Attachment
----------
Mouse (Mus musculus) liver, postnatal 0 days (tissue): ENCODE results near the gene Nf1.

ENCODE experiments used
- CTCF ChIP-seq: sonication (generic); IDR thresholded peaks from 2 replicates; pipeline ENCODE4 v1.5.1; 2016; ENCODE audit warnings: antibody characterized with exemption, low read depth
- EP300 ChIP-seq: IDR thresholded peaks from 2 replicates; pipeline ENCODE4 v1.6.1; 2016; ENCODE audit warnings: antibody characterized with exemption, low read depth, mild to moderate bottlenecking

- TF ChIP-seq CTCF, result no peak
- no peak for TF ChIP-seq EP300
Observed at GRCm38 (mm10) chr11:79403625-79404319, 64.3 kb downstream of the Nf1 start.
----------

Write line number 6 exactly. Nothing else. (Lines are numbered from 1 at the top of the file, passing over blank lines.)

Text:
- no peak for TF ChIP-seq EP300